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Competitive Equilibrium and Reputation under Imperfect Public Monitoring

  • Bernardita Vial

    ()

    (Instituto de Economía. Pontificia Universidad Católica de Chile.)

In this paper we analyze a reputation-based mechanism that sustains the provision of high quality in a market for an experience good. In contrast to existing models of reputation, however, we consider a competitive market: there is a continuum of firms, each serving at most one consumer each period. We assume a perpetual probability of type replacement and imperfect public monitoring, and we analyze the evolution of firms' reputations in the high quality equilibrium. We find that there is an invariant long run distribution of firms' reputations: each firm's reputation changes every period even in the long run, but the population distribution of reputations remains constant. We consider the long run distribution of firms' reputations to further characterize the steady-state high quality equilibrium. In the equilibrium of the stage game firms with a higher reputation charge a higher price. Furthermore, we show that if the cost of high quality is decreasing in some consumer's characteristic, then buyers pay personalized prices in equilibrium.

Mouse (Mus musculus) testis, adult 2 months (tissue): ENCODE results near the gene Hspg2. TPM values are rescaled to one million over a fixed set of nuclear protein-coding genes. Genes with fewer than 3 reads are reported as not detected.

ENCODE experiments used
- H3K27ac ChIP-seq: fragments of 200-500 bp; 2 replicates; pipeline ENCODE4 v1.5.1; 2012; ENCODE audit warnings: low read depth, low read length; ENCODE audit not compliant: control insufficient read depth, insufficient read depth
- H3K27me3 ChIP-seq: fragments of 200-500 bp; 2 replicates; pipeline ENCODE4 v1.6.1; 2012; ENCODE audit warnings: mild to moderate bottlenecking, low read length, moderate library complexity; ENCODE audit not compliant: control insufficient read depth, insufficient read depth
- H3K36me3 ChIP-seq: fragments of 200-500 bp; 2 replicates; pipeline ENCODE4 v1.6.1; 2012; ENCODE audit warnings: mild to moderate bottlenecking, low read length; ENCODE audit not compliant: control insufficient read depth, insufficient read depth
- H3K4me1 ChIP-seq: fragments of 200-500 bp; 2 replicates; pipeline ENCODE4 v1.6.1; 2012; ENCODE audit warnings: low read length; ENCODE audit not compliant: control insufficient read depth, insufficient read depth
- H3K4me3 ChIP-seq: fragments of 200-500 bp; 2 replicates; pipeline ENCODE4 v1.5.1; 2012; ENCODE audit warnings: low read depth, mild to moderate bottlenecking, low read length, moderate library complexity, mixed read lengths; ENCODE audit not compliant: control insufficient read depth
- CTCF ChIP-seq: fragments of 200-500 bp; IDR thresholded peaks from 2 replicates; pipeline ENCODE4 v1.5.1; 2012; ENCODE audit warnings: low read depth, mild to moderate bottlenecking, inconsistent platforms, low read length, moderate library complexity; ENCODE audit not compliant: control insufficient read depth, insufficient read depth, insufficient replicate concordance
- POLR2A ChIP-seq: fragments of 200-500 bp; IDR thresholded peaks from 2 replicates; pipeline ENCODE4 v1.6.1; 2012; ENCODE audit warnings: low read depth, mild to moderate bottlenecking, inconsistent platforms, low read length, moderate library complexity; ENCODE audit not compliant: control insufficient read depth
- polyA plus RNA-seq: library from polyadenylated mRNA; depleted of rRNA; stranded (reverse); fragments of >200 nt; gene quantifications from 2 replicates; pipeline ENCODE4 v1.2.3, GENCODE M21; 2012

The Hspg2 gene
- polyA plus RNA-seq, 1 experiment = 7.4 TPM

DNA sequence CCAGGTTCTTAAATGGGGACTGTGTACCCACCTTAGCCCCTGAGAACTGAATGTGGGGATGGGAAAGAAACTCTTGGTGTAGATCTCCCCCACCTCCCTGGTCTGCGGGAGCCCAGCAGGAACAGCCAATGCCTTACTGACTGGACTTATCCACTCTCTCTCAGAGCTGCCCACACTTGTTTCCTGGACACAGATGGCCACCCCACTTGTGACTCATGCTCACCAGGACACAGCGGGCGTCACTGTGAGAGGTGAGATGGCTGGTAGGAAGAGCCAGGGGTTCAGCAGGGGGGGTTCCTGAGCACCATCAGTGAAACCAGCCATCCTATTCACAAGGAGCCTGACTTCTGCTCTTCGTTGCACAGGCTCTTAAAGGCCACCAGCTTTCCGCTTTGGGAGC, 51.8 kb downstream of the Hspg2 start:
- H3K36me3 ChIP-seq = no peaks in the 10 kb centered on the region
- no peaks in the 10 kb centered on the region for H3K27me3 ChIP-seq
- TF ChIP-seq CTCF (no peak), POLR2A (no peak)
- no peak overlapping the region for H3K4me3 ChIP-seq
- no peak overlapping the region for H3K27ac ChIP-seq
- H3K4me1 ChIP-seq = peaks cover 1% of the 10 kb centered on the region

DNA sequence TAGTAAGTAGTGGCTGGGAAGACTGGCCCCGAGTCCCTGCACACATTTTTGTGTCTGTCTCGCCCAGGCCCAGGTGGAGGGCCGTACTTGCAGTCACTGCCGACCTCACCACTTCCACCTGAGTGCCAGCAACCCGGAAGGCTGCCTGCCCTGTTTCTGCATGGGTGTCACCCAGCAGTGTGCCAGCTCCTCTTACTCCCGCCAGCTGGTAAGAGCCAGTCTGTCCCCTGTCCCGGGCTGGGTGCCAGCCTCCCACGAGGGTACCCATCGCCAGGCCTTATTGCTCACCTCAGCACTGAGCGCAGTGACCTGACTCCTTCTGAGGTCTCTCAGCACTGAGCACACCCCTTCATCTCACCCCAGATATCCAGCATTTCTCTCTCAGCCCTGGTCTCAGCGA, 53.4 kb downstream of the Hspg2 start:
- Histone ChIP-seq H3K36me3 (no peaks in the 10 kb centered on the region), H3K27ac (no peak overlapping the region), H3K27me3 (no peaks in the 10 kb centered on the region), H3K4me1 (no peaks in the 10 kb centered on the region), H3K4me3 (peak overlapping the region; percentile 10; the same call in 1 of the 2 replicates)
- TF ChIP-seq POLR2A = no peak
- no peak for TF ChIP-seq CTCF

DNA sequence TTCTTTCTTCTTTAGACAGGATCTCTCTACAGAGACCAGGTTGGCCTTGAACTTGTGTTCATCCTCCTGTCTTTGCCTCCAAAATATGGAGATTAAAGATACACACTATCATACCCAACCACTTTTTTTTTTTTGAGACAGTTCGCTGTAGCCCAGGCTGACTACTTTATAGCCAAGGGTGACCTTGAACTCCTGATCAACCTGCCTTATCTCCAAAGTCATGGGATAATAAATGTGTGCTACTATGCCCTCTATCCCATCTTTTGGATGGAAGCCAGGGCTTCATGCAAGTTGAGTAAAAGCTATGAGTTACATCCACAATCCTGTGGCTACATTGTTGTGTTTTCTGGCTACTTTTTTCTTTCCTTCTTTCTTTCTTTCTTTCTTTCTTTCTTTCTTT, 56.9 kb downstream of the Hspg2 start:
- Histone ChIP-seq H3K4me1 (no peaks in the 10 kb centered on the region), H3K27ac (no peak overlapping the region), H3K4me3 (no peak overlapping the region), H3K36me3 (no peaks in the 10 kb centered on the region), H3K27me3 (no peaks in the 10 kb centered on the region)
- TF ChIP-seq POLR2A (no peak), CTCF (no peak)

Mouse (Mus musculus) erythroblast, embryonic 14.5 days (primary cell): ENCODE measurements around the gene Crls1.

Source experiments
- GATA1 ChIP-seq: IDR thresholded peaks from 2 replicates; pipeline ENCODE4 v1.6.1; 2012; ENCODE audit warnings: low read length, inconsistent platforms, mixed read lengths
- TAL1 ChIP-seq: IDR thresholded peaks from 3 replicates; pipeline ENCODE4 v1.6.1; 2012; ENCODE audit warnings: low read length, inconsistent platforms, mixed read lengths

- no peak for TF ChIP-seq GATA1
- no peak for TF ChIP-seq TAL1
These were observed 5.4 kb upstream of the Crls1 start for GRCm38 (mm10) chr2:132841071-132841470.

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File URL: http://www.economia.puc.cl/docs/dt_327.pdf
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Paper provided by Instituto de Economia. Pontificia Universidad Católica de Chile. in its series Documentos de Trabajo with number 327.

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Date of creation: 2008
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Handle: RePEc:ioe:doctra:327
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  1. George J. Mailath & Larry Samuelson, . "Your Reputation Is Who You're Not, Not Who You'd Like To Be," Penn CARESS Working Papers bb1b279d6539c9ed3b83a027c, Penn Economics Department.
  2. Epple, Dennis & Figlio, David & Romano, Richard, 2004. "Competition between private and public schools: testing stratification and pricing predictions," Journal of Public Economics, Elsevier, vol. 88(7-8), pages 1215-1245, July.
  3. Epple, Dennis & Romano, Richard E, 1998. "Competition between Private and Public Schools, Vouchers, and Peer-Group Effects," American Economic Review, American Economic Association, vol. 88(1), pages 33-62, March.
  4. Martin W. Cripps & George J. Mailath & Larry Samuelson, 2002. "Imperfect Monitoring and Impermanent Reputations," PIER Working Paper Archive 03-016, Penn Institute for Economic Research, Department of Economics, University of Pennsylvania, revised 30 May 2003.
  5. George J. Mailath & Andrew Postlewaite & Larry Samuelson, 2010. "Pricing in Matching Markets," PIER Working Paper Archive 10-003, Penn Institute for Economic Research, Department of Economics, University of Pennsylvania.
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